In order to discourage dueling among his officers “Fredric the Great” built a gallows on the field of honor to hang the survivor. By the 1830s factors began to exert a negative influence on dueling in England. Many people had died, too many gentlemen seemed ready to defend their honor. Public opinion was turning in England. By 1837 Queen Victoria had coerced the military into disavowing dueling. By 1844 “The Rules and Articles of War” were amended, officers could give and accept apologies and remain perfectly honorable. Officers would actually be court marshaled for not taking active measures to prevent a duel. And the duel quickly fell from social grace in England, Canada, and the Northern States of America. In New Orleans, site of the famous “Duelling Oaks – where up to 12 duels were fought in one day”, the police began to enforce the laws against dueling in 1855. Dueling continued in the Southern States of America until the Civil War. In France and Germany, dueling was commonplace until WWI. Major bloody wars with mass deaths impacted societies’ views on individual dispute resolution, the mindset that justified dueling also justified wars, and society had seen enough of blood-based solutions to disputes.
This list is not inclusive. There are many more gun makers from many more countries. This list is intended to provide only the very best makers whose reputation by itself increases the value of the guns:
|ENGLISH||Famous for: Setting the Duelling Pistol standards|
|Durs Egg||Longest in the trade, Progressive, Quality, Employed under Twigg, 3 Patents|
|Joseph Egg||Quality, Copper percussion cap, Nephew to Durs, 5 Patents|
|Joseph Griffin||Major transitional contributions, Quality, Employed under John Maton|
|John Manton||Dominated trade for a cycle, Innovative, Quality, Employed under Twigg, Heavier barrels, Platinum touch holes, Spur on the trigger guard, Scratch rifling, 4 Patents|
|Joseph Manton||Dominated trade for a cycle, Innovative, Quality, Financial difficulties, Employed under John Manton, Platinum touch holes, Scratch rifling, 12 Patents|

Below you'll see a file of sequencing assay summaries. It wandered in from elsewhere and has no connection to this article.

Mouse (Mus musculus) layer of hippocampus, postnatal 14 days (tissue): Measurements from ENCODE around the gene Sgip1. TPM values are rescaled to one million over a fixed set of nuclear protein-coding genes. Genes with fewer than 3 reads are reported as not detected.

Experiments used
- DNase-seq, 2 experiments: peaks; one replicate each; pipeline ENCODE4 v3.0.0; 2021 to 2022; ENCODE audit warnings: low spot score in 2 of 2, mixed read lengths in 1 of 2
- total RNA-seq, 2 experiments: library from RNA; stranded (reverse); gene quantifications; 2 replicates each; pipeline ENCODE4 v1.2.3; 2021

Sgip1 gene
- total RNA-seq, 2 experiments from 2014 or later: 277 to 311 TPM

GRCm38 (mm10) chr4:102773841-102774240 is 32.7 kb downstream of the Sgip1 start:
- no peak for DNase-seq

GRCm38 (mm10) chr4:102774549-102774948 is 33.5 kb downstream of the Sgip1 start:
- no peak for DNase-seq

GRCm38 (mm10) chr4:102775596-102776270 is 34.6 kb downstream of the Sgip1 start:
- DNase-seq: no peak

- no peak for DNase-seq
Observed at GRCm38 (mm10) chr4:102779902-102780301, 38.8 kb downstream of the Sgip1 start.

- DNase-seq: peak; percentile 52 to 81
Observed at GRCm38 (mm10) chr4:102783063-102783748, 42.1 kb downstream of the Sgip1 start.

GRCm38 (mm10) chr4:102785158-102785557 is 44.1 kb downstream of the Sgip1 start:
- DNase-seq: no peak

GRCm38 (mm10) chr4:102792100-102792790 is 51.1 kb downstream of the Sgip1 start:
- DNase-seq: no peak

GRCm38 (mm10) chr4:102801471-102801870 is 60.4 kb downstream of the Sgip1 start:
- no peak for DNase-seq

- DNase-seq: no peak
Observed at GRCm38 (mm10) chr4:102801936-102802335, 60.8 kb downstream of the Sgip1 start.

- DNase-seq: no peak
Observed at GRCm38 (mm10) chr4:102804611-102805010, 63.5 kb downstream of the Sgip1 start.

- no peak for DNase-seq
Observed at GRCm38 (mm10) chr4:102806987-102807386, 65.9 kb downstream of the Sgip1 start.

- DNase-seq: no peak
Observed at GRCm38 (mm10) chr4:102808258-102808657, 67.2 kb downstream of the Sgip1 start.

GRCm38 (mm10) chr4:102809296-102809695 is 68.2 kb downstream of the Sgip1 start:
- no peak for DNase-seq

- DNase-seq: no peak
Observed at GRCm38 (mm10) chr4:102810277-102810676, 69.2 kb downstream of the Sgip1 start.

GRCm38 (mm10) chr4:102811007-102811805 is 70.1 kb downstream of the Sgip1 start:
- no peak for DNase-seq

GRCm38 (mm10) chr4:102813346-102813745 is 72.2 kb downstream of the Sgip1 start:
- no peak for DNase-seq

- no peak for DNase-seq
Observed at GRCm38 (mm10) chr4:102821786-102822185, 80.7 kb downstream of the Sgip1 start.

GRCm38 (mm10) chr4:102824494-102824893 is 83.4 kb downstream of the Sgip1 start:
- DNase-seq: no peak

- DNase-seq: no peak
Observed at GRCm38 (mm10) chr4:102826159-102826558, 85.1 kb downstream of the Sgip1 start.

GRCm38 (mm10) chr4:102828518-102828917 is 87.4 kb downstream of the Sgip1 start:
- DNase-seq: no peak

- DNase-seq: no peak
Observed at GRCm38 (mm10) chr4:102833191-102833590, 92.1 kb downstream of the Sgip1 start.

|H.W. Mortimer||Volume, Quality, Saw-handle style, introduced trade labels|
|Henry Nock||Patent breech, Nocksform barrel, Quality, 2 Patents|
|James Purdey||Quality, Final target pistol style, Employed under Joseph Maton, 1 Patent|
|John Twigg||“Father”, Curved slab butt, Octagonal barrel, Half stock, Quality|
|Robert Wogdon||Transitional contribution, Unique barrel designs, Quality, Never used label|
|FRENCH||Famous for: Setting Duelling standards, beautiful sets|
|Gastinne Renette||Paris, Quality, very elaborate sets, finely engraved|
|LePage||Paris, Quality, very ornate sets, sets that delighted Napoleon|
|Nicolas Boutet||Versailles, Quality, last word in elegance|
|Kuchenreuter Family||Quality, Regensburg|
|Andreas Schmidt||Quality, Berlin|
|Simeon North||Quality, Middletown, Connecticut|
|J Lomaster||Quality, York, Pennsylvania|
|James Haslett||Quality, Baltimore, Ohio|
|Gilbert Forbes||Gilbert Forbes|
Many things are personal opinion; I have reached the following conclusions. In the dueling pistol trade, the English were “The Fathers”. They made the first sets; had major innovation that improved design, handling qualities, and accuracy. The English clearly lead the way. The French were “The Fathers of the Duel” from the beginning and went design crazy with cased gun sets. They produced very elaborate sets that were beautiful pieces of art. Actual duels in France evolved to social showmanship, in some years hundreds of duels were fought and no deaths. They had a purpose; they made a clear public statement that the two individuals (or the parties they represented) disagreed. The potential for loss of life was minimized, but the romance of the duel survived in France. The Germans were the unique holdout in Europe. Some say it was a statement of Germany’s evolution away from the rest of Europe. Germans fought duels right up to World War I. The duels were deadly, someone usually died. Other places are known for having first-class makers of Duelling Pistol Sets; Belgium, Prague, Vienna, and America.